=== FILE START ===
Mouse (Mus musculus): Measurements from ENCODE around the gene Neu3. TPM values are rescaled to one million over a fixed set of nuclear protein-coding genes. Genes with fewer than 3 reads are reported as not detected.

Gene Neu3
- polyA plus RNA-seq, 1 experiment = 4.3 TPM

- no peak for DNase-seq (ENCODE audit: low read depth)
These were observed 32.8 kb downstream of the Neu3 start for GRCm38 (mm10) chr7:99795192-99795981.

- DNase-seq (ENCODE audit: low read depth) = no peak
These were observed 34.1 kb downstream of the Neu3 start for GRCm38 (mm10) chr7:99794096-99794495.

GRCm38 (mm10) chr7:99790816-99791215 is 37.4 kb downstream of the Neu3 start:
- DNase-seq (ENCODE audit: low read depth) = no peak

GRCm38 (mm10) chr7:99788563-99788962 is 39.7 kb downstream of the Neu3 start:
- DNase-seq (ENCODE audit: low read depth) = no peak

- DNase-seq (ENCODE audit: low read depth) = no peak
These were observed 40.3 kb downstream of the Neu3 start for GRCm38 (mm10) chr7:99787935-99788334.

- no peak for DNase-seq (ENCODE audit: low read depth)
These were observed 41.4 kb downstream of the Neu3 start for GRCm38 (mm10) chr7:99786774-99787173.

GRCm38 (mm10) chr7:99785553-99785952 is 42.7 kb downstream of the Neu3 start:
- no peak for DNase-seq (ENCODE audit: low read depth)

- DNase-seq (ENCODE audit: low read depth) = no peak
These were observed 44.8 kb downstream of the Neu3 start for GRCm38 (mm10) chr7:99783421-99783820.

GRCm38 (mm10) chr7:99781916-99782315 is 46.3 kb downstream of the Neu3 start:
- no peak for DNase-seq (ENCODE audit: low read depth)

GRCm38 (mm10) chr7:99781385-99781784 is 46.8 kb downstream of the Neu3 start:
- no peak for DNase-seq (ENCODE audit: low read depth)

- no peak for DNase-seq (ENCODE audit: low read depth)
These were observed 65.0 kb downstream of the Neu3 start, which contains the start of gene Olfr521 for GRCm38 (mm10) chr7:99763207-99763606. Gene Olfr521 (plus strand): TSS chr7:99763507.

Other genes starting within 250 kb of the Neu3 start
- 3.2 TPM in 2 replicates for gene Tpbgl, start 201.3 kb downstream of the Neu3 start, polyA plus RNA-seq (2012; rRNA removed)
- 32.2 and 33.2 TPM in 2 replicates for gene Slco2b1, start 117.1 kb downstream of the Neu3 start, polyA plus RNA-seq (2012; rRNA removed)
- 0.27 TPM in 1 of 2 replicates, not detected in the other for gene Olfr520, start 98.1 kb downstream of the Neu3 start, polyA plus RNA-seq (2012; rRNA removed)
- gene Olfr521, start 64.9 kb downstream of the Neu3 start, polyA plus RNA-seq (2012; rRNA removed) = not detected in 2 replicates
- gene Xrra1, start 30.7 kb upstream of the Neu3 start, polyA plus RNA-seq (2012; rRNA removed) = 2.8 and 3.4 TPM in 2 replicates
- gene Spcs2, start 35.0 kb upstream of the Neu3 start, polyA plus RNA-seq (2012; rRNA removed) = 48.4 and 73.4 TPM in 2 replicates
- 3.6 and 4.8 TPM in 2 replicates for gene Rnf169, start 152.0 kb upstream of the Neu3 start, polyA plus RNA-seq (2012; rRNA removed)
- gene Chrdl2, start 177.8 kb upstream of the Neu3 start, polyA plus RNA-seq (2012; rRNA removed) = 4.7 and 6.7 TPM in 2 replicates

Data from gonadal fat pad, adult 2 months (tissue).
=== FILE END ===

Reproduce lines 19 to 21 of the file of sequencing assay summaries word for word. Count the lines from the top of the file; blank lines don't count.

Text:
These were observed 44.8 kb downstream of the Neu3 start for GRCm38 (mm10) chr7:99783421-99783820.

GRCm38 (mm10) chr7:99781916-99782315 is 46.3 kb downstream of the Neu3 start:
- no peak for DNase-seq (ENCODE audit: low read depth)